washingtonpost.com
Graphic novels for beginning readers

By Dave Burbank and Karen MacPherson
Sunday, March 21, 2010; BW10

If a picture is worth a thousand words, consider the wealth of story possible in a book that combines illustrations and text. This is the secret that makes graphic novels and comics so popular with kids of all ages. The stories told in this format can be richly nuanced without requiring a high level of literacy: Because the artwork provides context, the vocabulary can be advanced beyond the reader's ordinary comfort level. Here's a look at a few remarkable new kids' graphic novels:

Learning to read is fun with Toon Books like Benny and Penny in The Toybreaker ($12.95, ages 4-7). Written and illustrated by Geoffrey Hayes, this book -- like all the Toon Books graphic novel readers -- allows kids to understand the story just by "reading" the picture, with the text adding key details. In January, Hayes's "Benny and Penny in The Big No-No" became the first graphic novel to win the 2010 Geisel Award, given annually by the American Library Association to the best beginning reader. With his newest book, Hayes demonstrates his keen appreciation of the politics of childhood as he shows how Benny and his younger sister Penny deal with a visit from their "toybreaker" cousin Bo. In humorous contrast to the emotion-packed story, Hayes's watercolor illustrations depict a cozy world reminiscent of Beatrix Potter.

Smile (Scholastic, $10.99; ages 8-12) features a cover that beckons to tween girls: On an aqua background, a yellow smiley face sports shiny silver braces. Inside, readers will discover author-illustrator Raina Telgemeier's comic and candid autobiographical account of the dental disaster that endangered her self-image. We're talking, of course, about having to wear braces when you're a middle schoolgirl. But the real focus of "Smile" is Telgemeier's search for identity, a universal experience with which readers will readily identify. Her illustrations bear her trademark cartoonist touch, while the story's emotion is highlighted by the work of colorist Stephanie Yue. Colorists often are overlooked, but their work can add significant depth and emotional resonance. Note: Yue's work also can be seen in the forthcoming Guinea Pig, Pet Shop Private Eye: Hamster and Cheese (Graphic Universe, $6.95, ages 4-8), written by Colleen AF Venable.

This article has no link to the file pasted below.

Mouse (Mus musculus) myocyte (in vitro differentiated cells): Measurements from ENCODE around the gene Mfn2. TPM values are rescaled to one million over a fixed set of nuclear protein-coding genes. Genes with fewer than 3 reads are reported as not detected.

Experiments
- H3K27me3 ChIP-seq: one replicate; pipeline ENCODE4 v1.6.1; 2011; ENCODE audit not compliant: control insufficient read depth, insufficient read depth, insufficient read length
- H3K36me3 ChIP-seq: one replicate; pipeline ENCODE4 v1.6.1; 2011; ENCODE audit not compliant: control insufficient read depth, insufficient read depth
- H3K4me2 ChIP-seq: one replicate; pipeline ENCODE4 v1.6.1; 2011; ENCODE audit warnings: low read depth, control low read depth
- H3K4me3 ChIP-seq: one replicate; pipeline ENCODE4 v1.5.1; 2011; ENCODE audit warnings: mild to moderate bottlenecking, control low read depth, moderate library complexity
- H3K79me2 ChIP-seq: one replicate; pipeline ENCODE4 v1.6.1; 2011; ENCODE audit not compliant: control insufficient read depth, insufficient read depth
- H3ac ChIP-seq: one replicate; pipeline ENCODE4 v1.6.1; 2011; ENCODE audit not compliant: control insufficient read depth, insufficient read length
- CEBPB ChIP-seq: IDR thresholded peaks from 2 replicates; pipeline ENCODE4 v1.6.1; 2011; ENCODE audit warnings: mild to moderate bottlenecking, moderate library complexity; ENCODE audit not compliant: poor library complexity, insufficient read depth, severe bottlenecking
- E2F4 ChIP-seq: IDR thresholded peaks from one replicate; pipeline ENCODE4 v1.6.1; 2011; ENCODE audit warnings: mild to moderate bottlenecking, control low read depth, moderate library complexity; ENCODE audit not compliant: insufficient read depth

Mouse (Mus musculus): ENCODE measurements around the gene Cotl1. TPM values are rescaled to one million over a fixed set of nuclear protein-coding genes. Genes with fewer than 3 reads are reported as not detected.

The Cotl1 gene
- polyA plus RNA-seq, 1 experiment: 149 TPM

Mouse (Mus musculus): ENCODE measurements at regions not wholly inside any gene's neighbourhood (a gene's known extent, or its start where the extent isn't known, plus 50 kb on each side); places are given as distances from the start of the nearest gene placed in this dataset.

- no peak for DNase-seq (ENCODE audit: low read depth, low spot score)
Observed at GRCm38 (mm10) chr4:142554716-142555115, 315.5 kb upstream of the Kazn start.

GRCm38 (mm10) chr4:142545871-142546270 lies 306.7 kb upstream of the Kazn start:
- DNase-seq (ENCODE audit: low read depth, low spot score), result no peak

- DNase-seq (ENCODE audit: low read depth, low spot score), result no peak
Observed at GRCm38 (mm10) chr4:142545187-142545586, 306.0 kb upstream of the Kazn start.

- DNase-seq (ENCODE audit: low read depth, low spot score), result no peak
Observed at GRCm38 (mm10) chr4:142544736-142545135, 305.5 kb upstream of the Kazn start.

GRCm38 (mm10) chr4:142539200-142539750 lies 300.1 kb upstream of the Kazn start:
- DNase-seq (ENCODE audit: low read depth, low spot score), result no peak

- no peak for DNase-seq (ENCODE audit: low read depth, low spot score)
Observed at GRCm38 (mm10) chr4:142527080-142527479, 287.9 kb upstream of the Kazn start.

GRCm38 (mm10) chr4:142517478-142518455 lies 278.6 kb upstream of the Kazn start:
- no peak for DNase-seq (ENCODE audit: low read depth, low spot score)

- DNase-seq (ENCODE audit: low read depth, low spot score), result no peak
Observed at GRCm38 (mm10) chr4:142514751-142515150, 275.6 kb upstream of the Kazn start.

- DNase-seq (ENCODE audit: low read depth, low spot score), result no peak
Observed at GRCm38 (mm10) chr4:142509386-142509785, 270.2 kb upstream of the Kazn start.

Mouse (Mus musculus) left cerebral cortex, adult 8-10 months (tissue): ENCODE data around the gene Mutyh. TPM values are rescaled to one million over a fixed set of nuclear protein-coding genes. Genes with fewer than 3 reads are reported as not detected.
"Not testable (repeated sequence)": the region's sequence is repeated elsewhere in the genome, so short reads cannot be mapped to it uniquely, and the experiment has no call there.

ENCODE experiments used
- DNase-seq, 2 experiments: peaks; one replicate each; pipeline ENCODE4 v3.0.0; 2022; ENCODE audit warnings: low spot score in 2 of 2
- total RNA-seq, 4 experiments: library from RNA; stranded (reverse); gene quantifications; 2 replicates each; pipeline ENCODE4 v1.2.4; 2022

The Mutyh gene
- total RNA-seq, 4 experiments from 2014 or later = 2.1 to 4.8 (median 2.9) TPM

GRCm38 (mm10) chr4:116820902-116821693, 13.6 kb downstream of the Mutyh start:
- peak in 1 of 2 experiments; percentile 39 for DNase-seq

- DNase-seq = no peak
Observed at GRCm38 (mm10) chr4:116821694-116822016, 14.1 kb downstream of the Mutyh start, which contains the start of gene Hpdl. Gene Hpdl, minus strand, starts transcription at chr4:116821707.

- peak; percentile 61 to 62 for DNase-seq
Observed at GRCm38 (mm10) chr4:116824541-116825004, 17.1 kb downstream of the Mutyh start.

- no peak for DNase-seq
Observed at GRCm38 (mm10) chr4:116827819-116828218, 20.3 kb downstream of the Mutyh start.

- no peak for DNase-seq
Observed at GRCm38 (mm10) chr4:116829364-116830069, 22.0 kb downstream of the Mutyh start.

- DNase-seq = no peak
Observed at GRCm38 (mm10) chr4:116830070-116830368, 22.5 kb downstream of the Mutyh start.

Color and dreamlike imagery shape an entire world in Eric Shanower's adaptation of L. Frank Baum's The Wonderful Wizard of Oz (Marvel Comics, $29.99; ages 7 and up). Illustrator Skottie Young's charming and whimsical art brings new life and humor to familiar characters. Toto has never been so cute, nor so ferocious, and the mustachioed tin woodsman is as stolid and reliable as if he were made of steel. Colorist Jean-Francois Beaulieu's luminous hues transport young readers into the fantastic realm; no need for musical interludes as his artwork positively sings on the page.

Fans of last year's "Rapunzel's Revenge" will remember Jack, the trickster sidekick. Now Jack is back as the star of Calamity Jack (Bloomsbury, $14.99; ages 8-12), in which he and Rapunzel battle Blunderboar, a nattily attired but power-hungry giant who has imprisoned Jack's mother. Once again authors (and spouses) Shannon and Dean Hale have concocted a story that will have readers on the edge of their seats. The beautifully drawn illustrations by Nathan Hale (no relation) add verve, detail and humor to the story.

Tough, resourceful and nervy, the titular character of Jake Parker's Missile Mouse: The Star Crusher (Scholastic, $10.99; ages 7-12) is an appealing hero for kids. Missile Mouse works for the Galactic Security Agency. When a scientist with the cumulative hereditary memory of his entire race is captured, the GSA's top brass assigns Missile Mouse to rescue him before secrets of destructive technology are once again unleashed on the universe. Parker has an animator's eye for action and timing, and characters ricochet and rebound within the confines of their panels while the story roars forward at a rocket's pace.

For more great kids' graphic novels, check out: The Secret Science Alliance and the Copycat Crook (Bloomsbury, $10.99; ages 7-12), written and illustrated by Eleanor Davis; the gorgeously painted Mouse Guard Series by David Peterson (Archaia Studios, $24.95 each; ages 8-12); Kazu Kibuishi's brilliant Amulet Series (Scholastic, $10.99 each; ages 8-12), as well as his collection of web comics titled Copper (Scholastic, $12.99; ages 8 up).

Dave Burbank is the graphic novel expert at the Takoma Park Maryland Library.

Karen MacPherson is the library's children's and teen librarian.

View all comments that have been posted about this article.

© 2010 The Washington Post Company